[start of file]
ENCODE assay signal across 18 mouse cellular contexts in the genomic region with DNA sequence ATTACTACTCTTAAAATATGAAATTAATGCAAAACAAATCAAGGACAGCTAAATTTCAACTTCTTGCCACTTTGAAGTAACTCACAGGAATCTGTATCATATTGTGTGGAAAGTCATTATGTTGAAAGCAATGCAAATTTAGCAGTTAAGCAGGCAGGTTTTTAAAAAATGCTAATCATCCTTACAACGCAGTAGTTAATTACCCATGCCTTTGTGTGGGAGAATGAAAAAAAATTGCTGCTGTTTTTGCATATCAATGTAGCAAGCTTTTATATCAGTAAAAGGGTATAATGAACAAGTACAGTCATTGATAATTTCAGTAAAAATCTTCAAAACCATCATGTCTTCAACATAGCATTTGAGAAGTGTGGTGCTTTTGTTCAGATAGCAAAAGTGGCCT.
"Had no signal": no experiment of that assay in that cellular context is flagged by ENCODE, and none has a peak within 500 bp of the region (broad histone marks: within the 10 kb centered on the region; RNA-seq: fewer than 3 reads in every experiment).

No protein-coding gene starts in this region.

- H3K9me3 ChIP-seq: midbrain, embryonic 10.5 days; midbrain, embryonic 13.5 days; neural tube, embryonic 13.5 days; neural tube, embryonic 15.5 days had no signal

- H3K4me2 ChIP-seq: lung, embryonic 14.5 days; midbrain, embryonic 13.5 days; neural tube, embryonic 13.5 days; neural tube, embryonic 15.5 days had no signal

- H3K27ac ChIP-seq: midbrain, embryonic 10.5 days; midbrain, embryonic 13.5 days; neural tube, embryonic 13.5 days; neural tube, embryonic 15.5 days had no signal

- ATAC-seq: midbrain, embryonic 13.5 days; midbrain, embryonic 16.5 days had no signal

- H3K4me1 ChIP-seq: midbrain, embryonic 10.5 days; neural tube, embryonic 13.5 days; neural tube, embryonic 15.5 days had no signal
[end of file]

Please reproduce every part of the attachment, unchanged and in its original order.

ENCODE assay signal across 18 mouse cellular contexts in the genomic region with DNA sequence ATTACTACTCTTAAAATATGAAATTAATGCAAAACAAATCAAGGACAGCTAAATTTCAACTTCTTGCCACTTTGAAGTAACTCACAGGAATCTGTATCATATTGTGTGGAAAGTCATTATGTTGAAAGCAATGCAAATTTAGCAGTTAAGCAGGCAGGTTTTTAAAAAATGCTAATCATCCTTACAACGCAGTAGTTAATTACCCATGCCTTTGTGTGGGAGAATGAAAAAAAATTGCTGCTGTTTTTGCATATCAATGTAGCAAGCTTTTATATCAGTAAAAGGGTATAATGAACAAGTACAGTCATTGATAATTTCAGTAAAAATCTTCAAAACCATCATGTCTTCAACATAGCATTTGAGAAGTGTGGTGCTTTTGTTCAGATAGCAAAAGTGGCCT.
"Had no signal": no experiment of that assay in that cellular context is flagged by ENCODE, and none has a peak within 500 bp of the region (broad histone marks: within the 10 kb centered on the region; RNA-seq: fewer than 3 reads in every experiment).

No protein-coding gene starts in this region.

- H3K9me3 ChIP-seq: midbrain, embryonic 10.5 days; midbrain, embryonic 13.5 days; neural tube, embryonic 13.5 days; neural tube, embryonic 15.5 days had no signal

- H3K4me2 ChIP-seq: lung, embryonic 14.5 days; midbrain, embryonic 13.5 days; neural tube, embryonic 13.5 days; neural tube, embryonic 15.5 days had no signal

- H3K27ac ChIP-seq: midbrain, embryonic 10.5 days; midbrain, embryonic 13.5 days; neural tube, embryonic 13.5 days; neural tube, embryonic 15.5 days had no signal

- ATAC-seq: midbrain, embryonic 13.5 days; midbrain, embryonic 16.5 days had no signal

- H3K4me1 ChIP-seq: midbrain, embryonic 10.5 days; neural tube, embryonic 13.5 days; neural tube, embryonic 15.5 days had no signal